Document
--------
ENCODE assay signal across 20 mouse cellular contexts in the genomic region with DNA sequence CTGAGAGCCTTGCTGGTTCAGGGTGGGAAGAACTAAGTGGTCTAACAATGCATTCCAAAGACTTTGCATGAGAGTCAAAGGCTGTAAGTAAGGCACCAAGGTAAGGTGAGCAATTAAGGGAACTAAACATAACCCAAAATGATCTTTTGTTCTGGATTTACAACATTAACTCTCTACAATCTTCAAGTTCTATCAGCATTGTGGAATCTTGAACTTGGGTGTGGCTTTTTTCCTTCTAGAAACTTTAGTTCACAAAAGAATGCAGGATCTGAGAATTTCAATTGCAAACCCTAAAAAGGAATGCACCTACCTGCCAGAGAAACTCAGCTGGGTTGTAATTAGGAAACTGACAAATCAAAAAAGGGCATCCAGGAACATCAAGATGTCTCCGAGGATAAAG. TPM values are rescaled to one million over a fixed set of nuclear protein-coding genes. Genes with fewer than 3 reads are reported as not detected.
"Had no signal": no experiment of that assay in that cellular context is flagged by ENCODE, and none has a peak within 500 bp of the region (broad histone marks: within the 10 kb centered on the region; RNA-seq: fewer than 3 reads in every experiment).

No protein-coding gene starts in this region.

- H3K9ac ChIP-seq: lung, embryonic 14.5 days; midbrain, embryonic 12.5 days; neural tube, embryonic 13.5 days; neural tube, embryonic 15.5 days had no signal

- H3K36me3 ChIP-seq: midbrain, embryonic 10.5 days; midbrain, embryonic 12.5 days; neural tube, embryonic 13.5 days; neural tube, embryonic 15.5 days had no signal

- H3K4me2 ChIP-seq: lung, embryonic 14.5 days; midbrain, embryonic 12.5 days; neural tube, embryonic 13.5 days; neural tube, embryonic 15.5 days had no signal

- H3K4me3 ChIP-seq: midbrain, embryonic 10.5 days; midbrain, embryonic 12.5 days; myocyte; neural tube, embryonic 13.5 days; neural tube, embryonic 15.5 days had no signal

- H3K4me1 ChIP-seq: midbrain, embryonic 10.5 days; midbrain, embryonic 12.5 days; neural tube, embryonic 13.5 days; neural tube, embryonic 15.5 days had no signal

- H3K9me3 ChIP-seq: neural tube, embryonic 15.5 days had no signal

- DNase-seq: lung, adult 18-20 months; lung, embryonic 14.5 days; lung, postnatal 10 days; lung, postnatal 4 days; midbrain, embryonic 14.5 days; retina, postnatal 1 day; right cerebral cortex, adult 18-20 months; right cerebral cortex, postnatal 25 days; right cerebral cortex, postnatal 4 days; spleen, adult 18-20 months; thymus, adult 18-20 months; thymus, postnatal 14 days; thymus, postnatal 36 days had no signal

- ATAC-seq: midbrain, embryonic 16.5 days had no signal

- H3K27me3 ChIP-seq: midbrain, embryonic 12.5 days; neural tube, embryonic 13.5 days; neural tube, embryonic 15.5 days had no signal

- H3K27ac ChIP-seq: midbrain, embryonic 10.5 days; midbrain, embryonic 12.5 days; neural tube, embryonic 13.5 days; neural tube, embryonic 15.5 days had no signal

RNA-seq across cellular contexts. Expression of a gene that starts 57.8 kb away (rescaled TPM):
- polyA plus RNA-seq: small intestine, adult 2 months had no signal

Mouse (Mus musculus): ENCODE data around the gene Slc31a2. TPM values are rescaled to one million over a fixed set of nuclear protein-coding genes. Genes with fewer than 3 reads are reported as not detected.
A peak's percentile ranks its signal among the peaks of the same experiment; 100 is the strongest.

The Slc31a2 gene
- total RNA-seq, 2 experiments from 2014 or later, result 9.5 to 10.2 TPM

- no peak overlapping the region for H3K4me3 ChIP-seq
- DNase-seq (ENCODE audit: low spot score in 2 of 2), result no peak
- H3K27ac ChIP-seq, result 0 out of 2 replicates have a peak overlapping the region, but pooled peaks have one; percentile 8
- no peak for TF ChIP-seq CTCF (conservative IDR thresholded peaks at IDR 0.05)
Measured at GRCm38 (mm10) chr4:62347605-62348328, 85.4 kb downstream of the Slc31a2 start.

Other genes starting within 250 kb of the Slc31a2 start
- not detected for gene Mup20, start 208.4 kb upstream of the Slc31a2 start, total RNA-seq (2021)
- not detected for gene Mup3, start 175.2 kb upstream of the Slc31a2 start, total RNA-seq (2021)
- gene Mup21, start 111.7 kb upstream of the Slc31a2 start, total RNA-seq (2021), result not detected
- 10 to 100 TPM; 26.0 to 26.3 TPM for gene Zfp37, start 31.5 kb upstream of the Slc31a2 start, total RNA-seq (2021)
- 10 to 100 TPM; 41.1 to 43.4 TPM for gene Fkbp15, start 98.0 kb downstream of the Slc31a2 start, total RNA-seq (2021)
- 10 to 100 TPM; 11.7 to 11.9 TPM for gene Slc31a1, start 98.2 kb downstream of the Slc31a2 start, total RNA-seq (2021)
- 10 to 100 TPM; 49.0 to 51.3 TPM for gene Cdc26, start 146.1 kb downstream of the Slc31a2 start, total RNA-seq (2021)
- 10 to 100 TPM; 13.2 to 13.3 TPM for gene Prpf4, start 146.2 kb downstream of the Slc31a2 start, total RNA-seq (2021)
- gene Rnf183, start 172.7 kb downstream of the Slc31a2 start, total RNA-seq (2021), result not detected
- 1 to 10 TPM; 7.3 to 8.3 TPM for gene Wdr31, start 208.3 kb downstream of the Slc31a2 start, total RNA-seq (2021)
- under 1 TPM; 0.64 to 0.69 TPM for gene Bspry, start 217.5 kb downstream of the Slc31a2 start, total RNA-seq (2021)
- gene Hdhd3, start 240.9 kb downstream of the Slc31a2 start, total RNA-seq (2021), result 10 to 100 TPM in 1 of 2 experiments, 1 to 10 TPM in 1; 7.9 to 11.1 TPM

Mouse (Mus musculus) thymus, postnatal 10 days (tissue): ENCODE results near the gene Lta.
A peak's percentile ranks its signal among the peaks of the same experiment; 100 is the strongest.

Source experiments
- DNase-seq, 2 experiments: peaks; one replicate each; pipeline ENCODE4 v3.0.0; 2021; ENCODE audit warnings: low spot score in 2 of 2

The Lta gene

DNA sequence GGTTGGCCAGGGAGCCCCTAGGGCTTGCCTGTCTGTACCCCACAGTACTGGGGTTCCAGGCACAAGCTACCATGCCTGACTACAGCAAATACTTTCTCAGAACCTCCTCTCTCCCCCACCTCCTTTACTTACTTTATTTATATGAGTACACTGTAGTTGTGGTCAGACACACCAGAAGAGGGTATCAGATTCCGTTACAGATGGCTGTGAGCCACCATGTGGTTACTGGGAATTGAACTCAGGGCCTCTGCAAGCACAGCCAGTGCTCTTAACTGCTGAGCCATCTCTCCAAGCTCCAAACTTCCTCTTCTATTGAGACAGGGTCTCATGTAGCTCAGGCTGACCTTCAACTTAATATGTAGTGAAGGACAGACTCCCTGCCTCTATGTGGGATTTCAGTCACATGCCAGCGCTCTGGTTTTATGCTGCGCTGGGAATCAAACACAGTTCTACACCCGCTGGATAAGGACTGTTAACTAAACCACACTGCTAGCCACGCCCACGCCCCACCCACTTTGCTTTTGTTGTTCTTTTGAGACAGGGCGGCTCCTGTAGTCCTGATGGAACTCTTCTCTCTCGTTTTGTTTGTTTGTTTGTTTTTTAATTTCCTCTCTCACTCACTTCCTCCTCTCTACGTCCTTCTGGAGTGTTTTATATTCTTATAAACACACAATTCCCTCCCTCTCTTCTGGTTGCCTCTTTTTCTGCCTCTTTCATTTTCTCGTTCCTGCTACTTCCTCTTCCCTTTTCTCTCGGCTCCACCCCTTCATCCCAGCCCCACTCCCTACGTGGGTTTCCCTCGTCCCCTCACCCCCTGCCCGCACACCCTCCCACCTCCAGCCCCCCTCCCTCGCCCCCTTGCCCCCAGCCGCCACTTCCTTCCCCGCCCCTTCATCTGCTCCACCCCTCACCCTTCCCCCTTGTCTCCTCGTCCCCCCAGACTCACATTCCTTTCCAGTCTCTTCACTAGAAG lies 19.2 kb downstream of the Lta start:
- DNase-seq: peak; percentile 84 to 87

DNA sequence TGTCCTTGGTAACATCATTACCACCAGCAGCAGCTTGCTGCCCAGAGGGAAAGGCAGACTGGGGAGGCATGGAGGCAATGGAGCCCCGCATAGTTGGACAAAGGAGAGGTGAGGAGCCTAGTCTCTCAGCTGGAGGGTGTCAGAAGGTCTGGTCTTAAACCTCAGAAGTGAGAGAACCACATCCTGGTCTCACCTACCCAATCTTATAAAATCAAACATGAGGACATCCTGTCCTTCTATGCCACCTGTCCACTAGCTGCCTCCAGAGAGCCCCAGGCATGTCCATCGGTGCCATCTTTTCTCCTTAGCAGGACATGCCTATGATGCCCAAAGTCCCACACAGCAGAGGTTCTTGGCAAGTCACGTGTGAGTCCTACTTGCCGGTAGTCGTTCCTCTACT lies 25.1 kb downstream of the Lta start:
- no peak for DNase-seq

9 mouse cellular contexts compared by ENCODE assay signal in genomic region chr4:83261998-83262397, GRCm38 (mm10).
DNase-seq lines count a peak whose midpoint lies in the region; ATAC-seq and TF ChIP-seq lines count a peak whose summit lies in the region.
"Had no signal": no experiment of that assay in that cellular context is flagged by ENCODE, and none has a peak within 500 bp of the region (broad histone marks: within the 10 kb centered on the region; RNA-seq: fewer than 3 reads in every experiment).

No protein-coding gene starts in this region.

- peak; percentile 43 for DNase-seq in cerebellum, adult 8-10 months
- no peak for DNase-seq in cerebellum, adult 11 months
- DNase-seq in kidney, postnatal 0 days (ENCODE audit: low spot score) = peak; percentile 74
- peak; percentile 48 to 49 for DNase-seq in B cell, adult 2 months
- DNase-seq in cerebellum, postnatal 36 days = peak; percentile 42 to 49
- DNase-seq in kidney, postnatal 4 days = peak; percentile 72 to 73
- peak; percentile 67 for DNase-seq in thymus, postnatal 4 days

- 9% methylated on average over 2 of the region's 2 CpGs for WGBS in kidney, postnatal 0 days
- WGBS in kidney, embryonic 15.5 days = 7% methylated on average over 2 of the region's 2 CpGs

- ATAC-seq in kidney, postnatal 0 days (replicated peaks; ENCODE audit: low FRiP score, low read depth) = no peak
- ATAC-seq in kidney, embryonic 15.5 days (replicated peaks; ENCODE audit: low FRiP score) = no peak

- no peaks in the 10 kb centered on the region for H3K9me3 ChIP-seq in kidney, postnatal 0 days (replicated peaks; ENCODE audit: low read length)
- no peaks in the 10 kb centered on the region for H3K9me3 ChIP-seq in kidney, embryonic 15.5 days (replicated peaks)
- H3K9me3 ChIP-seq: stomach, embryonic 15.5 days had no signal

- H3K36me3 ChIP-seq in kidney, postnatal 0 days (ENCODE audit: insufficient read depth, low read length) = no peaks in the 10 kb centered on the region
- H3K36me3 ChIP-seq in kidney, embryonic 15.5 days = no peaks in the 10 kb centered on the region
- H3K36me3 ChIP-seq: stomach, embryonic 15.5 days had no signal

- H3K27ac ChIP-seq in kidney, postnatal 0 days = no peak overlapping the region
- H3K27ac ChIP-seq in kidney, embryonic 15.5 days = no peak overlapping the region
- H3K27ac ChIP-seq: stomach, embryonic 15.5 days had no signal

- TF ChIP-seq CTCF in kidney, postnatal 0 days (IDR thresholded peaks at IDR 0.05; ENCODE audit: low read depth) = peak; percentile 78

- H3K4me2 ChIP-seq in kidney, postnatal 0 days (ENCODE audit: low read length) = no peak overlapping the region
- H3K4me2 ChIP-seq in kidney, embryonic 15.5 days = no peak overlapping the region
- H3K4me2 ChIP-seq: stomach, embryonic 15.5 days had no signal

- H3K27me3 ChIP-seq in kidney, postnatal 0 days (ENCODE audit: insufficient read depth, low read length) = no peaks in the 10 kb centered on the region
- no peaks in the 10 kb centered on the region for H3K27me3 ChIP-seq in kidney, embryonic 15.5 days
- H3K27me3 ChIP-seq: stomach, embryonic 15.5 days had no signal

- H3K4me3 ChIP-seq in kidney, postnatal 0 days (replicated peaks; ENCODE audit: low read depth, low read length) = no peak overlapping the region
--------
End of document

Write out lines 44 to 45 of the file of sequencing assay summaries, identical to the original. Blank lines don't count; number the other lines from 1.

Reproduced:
- DNase-seq: peak; percentile 84 to 87

DNA sequence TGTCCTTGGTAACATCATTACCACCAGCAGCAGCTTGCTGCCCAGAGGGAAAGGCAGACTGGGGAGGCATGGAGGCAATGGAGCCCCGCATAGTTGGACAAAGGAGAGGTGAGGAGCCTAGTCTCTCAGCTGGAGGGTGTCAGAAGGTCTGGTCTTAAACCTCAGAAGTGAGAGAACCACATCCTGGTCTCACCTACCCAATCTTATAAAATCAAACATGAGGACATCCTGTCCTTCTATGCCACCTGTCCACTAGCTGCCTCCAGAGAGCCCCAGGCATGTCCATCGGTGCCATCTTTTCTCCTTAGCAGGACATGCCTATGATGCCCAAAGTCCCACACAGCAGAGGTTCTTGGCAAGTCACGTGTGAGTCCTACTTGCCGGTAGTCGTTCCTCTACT lies 25.1 kb downstream of the Lta start: